Fly the Friendly Skies

by Brad Nelson4/12/17

You’ve probably all seen the video of the man being “bumped” from a United Airlines flight. David French has an article noting that none of the sides involved (including the passenger) look good. The consensus of the commenters to this article, which I think is a better take, goes something like this: “Yeah, that Asian guy was over-the-top. But if he hadn’t freaked out, little attention would have been brought to this practice of bumping.”

However you think or feel about this, you can’t buy bad publicity like this if you tried. The incident will fade from memory as surely as an airline crash does and people will likely forget which airline perpetrated this incident. But perhaps funniest of all, while the fun lasts, was the immediate response from (affirmative action?) CEO Oscar Munoz:

“I apologize for having re-accommodated these customers.”

As French noted, PRWeek had named him “communicator of the year” last month. From the French article you can also see (near the end at the 4:12 mark) the funny parody ad by Jimmy Kimmel.

And apparently the story is (as one commenter noted) that United didn’t over-book the flight. There were not other paying passengers waiting to board the flight. United simply wanted to fly four employees somewhere, and it’s not clear that their trip was so that they could start another shift elsewhere. One fellow noted that these employees had just finished their shift. But who knows at this point?

As others have noted, these four employees could have easily been put on another plane (from United or elsewhere) or a special flight chartered. I think this incident shows how people are thought of as cattle by these airlines and, in fact, by the entire airline process including TSA.

Yours truly would not have acted as that lunatic Asian man did, who has now hired a high-priced ambulance-chaser attorney who will surely Shylock a few million from United. But I would have demanded more compensation than apparently one of the near useless vouchers they typically offer which (from what people are saying) have way too many restriction on them to be of much value.

It’s tempting to ascribe “Don’t tread on me” motives to the passenger who freaked out. And had a man simply refused to leave and gave a good and principled reason, that would be an easier motive to ascribe. But this passenger just acted like a baby. Bad met bad, apparently by random. The only good news is that this crash-and-burn happened on the ground.

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I like books, nature, politics, old movies, Ronald Reagan (you get sort of a three-fer with that one), and the founding ideals of this country. We are the Shining City on the Hill — or ought to be. However, our land has been poisoned by Utopian aspirations and feel-good bromides. Both have replaced wisdom and facts.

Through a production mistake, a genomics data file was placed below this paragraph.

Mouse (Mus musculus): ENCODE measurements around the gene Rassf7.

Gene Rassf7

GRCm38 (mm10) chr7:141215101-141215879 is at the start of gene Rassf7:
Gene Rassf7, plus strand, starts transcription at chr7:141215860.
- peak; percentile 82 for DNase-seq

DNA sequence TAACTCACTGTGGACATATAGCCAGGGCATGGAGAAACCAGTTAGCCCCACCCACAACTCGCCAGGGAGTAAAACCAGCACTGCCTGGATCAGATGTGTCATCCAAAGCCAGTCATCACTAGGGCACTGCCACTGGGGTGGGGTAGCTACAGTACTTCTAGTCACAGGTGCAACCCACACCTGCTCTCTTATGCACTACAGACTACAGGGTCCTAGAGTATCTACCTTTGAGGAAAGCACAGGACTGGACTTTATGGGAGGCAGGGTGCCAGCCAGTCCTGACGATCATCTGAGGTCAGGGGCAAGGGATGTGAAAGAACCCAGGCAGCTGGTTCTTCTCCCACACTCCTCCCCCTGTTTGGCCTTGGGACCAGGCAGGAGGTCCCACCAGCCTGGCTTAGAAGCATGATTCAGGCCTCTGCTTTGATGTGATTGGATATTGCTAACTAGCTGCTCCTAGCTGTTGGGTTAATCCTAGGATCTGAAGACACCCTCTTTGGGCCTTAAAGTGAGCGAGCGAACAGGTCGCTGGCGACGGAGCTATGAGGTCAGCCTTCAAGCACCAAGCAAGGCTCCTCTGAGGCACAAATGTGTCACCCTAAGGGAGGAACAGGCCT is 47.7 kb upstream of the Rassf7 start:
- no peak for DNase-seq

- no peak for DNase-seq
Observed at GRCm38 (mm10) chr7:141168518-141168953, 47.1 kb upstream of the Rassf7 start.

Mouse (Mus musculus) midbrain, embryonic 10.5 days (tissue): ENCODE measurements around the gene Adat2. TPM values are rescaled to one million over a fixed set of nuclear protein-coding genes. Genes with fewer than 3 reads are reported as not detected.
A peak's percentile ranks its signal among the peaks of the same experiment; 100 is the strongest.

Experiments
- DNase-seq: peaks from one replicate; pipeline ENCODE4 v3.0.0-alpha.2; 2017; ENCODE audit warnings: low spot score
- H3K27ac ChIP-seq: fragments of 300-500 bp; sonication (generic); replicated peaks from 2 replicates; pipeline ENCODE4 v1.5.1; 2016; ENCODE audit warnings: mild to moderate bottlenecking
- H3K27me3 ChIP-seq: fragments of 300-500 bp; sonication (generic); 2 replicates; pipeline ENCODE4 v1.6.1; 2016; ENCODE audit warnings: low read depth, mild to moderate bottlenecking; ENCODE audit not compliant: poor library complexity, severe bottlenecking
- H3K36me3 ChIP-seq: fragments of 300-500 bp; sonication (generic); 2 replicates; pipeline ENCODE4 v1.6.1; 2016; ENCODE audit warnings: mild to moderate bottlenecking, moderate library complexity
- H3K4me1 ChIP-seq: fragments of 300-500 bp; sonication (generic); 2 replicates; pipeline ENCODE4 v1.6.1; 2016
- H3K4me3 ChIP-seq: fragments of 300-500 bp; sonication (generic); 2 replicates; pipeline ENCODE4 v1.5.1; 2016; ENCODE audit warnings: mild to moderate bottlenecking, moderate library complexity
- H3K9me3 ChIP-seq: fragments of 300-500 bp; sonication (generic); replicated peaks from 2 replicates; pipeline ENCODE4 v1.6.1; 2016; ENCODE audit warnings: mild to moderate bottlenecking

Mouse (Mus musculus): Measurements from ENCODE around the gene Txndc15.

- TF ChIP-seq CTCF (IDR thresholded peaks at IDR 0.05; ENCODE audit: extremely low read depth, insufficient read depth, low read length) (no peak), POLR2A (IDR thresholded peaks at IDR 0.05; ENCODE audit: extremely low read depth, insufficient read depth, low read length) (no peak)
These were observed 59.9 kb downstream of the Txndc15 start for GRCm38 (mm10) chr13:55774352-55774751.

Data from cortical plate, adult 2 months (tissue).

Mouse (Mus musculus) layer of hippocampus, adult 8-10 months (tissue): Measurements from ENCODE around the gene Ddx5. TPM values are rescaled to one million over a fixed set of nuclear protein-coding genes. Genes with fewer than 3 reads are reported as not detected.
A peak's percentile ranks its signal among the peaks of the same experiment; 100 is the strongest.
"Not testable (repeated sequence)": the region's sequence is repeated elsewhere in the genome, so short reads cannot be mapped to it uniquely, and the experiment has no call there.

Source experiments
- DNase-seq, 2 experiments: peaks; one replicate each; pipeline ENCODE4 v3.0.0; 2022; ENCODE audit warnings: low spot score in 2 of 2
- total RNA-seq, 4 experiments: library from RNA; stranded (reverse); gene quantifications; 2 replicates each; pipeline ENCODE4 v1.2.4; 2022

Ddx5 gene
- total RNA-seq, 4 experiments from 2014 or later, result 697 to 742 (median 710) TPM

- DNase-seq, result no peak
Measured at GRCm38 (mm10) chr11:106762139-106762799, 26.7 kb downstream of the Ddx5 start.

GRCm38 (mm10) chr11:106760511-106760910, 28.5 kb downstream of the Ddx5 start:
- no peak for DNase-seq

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103 Responses to Fly the Friendly Skies

  1. Brad Nelson Brad Nelson says:

    Kevin Williamson opines:

    That is one major problem with heavily regulated industries in which there is insufficient competition: The managers act as though the business were organized for their benefit rather than for the customers, and that attitude seeps down to front-line workers. The typical airline employee treats the typical traveler as though he simply is in the way.

  2. Timothy Lane says:

    Since the flight was from Chicago to Louisville, it’s a bit of a cause célèbre here. Supposedly United needed the crew for a flight the next day out of Louisville. United obviously acted badly, but so did the customer who fought to stay on. One can’t blame him for his attitude, but legally the airlines have total authority once on the plane. This will hurt United — and perhaps most other airlines as well, who would do much the same. (Southwest did an ad parodying it, something about “beat the competition, not you” or some such.)

    • Brad Nelson Brad Nelson says:

      According to this, is was an unauthorized Photoshop job. But a good one.

      • Rosalys says:

        Well, even if Southwest didn’t come up with that ad campaign, they should adopt it! It’s too good!

        When I fly, which is not often, I like to use Southwest. They still seem to have an attitude of trying to win your patronage (two checked bags for free!) Everyone else is trying to nickel and dime you. Our daughter lives an 18 hour drive away, so flying is not only quicker, but often less expensive.

        I hate the TSA. If I believed they were actually keeping us safe, or heck, even trying to do so, I might excuse their stupid rules. But they are not! They are merely performing and elaborate ritual dance to make it look like they are doing something productive.

        Years ago, I took an elderly friend to the airport. She was flying to Philadelphia for medical reasons, and being in a wheelchair, I was allowed to accompany her to the gate. She was 83 years old and very sick. When we got to the metal detector, she couldn’t go into the booth in her chair, so they used a wand on her. She was confused, and looked at me and asked, “What are they doing?” I answered, “Oh, they just want to make sure you don’t have a gun.” The TSA agent got very stern with me and told me she could have me arrested merely for saying the “G” word!

        I behave myself only because I prefer not to be dragged off to the gulag.

        Whatever the reasons for the action taken and the behavior of the man dragged off the plane, the optics are very bad indeed. It looks like the Stazi are hauling him away to be interrogated and disposed of.